Florida State Day, Motto, and Nickname
DATE OF ADMISSION TO UNITED STATES
March 3, 1845
RANKING IN STATE ADMISSION
La Florida (Spanish colony)
Territory of Florida
For several centuries, Spain, France, and England contended for control of the area now known as Florida. Through a series of treaties, agreements, and military expansion, the United States finally gained total control of Florida in 1821. In 1822 the Territory of Florida was organized, paving the way for future statehood. On March 3, 1845, Florida became a state following a period of intense dispute over whether the territory should be further divided and the desire to keep another slave-holding state from entering the Union.
"In God We Trust"
Enacted in 2006, Florida's official state motto is also the official motto of the United States. It is found on both the state flag and the state seal.
"The Sunshine State" (official), "The Alligator State," "The Everglade State," "The Orange State," "The Flower State," The Land of Flowers," "The Peninsula State," "The Gulf State"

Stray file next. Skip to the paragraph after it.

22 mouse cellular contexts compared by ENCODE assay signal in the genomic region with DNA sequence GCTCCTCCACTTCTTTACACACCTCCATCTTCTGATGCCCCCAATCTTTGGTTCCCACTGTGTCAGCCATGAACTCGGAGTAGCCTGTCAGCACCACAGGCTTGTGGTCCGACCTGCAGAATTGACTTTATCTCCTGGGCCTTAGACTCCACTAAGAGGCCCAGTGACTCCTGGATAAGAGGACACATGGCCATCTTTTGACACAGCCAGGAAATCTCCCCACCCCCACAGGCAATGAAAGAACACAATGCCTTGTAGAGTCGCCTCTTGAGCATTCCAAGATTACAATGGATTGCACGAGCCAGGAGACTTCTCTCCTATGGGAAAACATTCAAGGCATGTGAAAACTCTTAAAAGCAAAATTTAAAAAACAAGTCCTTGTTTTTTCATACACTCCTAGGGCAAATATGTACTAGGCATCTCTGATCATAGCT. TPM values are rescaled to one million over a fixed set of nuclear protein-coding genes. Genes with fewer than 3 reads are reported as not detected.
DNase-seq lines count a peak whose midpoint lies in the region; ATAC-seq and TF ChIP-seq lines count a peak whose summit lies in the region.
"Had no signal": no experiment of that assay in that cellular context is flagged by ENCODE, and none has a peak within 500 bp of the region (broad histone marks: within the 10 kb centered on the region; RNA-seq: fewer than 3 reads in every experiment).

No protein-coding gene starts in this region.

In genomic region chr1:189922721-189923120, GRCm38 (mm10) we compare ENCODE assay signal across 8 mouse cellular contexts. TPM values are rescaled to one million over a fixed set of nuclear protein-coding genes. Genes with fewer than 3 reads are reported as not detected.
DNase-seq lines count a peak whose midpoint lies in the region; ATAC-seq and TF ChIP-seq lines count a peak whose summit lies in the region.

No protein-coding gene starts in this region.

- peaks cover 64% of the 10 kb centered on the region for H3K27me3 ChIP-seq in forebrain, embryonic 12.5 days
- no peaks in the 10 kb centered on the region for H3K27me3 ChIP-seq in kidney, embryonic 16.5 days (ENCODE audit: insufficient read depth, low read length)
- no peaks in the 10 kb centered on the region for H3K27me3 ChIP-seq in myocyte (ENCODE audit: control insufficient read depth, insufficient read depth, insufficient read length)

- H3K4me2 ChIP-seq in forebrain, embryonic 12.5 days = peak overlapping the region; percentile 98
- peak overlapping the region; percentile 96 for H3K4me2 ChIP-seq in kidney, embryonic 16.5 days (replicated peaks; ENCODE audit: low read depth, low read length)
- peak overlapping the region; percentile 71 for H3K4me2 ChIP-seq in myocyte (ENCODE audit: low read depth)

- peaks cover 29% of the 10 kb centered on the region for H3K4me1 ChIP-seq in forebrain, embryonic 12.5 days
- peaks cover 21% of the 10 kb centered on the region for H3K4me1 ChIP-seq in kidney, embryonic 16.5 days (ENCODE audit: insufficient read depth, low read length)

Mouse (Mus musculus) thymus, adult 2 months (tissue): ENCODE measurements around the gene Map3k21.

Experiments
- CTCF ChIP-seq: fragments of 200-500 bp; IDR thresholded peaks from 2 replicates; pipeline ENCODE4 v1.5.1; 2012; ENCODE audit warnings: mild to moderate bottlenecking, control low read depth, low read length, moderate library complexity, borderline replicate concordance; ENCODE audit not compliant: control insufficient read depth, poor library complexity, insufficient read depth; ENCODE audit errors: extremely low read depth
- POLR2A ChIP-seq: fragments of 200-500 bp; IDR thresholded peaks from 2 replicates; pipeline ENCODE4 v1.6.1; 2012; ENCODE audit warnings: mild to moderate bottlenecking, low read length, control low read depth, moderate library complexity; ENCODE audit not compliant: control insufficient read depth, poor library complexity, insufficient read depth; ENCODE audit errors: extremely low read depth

The nickname "The Sunshine State" was officially adopted by Florida in 1970 and appears on its license plates. It refers to the large number of sunshine-filled days that Florida experiences. Florida is home to a large population of alligators inhabiting the various brackish rivers and the Everglades swamp, hence the nickname "The Alligator State." "The Everglade State" refers to the Everglades wilderness area that is part of the southern third of the state.
"The Orange State" refers to the large citrus industry located within the state. The tropical and semitropical climate and soil conditions in Florida combine to create a vast garden-like atmosphere that is home to many rare and beautiful plants, lending it the nicknames "The Flower State" and "The Land of Flowers." "The Peninsula State," unsurprisingly, refers to the fact that Florida is a peninsula. Finally, "The Gulf State" is a reference to Florida's location along the Gulf of Mexico.
-World Trade Press